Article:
Ah, finally we have some definitions, but it’s still just as messy.  What’s “offensive” ?  Or about about this paraphrased tautology:  “Harassment is harassing photography or recording”.    “Deliberate intimidation”?  Kind of vague.  I’m not sure why “stalking” and “following” needed to be two different things.  I understand and agree with stalking but … harassing following?   Offensive verbal comments about “religious identity” are harassment, but then again, criticism or disagreement regarding an attendee’s “belief structure” isn’t harassment.  A total mess.

“Additionally, exhibitors in the expo hall, sponsor or vendor booths, or similar activities are also subject to the anti-harassment policy. Booth staff (including volunteers) should not use sexualized clothing/uniforms/costumes, or otherwise create a sexualized environment.”

So, I understand where this is coming from.  This is about “Booth Babe” prevention, which, I do think is a good thing.  However, again, what is “sexualized clothing” ?  It’s left undefined, and I guess it’s “I’ll know it when Isee it” type of thing.  What constitutes “sexualized clothing” is probably different from generation to generation, too.  Just so vague.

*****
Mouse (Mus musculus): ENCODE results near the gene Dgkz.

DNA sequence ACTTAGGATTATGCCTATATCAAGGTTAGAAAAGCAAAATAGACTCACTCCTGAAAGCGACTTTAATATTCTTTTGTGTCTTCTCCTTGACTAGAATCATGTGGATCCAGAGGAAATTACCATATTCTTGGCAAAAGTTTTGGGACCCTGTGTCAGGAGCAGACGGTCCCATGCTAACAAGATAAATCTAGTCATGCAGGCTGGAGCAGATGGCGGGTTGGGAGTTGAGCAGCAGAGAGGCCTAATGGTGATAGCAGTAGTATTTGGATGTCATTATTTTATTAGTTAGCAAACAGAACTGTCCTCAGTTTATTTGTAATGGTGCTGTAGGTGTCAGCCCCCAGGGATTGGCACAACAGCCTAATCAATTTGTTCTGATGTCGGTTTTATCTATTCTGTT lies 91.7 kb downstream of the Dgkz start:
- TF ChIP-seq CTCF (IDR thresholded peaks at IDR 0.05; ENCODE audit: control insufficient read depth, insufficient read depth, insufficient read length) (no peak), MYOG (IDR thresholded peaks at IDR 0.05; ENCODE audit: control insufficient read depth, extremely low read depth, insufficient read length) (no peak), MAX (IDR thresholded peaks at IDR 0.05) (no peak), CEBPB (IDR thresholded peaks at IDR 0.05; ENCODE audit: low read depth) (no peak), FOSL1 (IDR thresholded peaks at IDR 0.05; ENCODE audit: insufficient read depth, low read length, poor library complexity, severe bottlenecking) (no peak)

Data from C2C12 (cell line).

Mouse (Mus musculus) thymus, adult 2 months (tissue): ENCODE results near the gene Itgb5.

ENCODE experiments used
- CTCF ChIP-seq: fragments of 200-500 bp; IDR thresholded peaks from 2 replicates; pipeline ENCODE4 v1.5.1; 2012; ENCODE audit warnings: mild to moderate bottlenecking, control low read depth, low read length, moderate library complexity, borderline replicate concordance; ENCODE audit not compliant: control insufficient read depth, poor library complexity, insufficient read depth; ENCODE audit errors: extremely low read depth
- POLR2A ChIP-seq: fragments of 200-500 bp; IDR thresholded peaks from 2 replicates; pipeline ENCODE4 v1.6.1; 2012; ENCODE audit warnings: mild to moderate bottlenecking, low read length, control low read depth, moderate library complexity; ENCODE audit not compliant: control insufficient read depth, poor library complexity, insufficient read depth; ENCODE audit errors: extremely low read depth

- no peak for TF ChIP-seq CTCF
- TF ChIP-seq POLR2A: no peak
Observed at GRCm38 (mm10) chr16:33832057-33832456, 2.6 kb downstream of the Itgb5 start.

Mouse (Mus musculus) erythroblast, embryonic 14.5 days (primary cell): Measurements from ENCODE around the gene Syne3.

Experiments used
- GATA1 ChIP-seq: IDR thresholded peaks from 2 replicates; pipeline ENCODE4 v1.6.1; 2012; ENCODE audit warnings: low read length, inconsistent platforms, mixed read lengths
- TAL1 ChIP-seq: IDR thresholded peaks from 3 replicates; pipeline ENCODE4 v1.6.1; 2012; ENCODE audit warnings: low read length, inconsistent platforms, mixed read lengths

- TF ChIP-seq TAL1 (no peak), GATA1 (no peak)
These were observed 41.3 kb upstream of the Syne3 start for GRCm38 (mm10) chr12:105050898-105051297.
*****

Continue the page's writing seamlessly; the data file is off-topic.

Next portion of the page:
What’s not in the policy is any concrete information about how well or not Skepticon will be equipped to handle actual safety incidents.  What’s the security personnel situation like?  When I went to college we had campus safety officers, but no police.  Is campus providing dedicated safety officers?  Was anyone trained?  So I look at this policy, see a lot of vague, undefined terms, and almost no mention of enforcement.  This policy wasn’t written for safety first, it was written to check off boxes and to be able to advertise, “See, we care about harassment”.

Conferences can and must do better than this.  I often reserve this only for the TSA, but the Skepticon harassment policy looks like, is security theatre..  So what are my suggestions?

  1. Stop beating around the bush, and separate your statement of values from your harassment policy.  “Offensive speech” is not by definition harassment, so stop trying to obfuscate the two.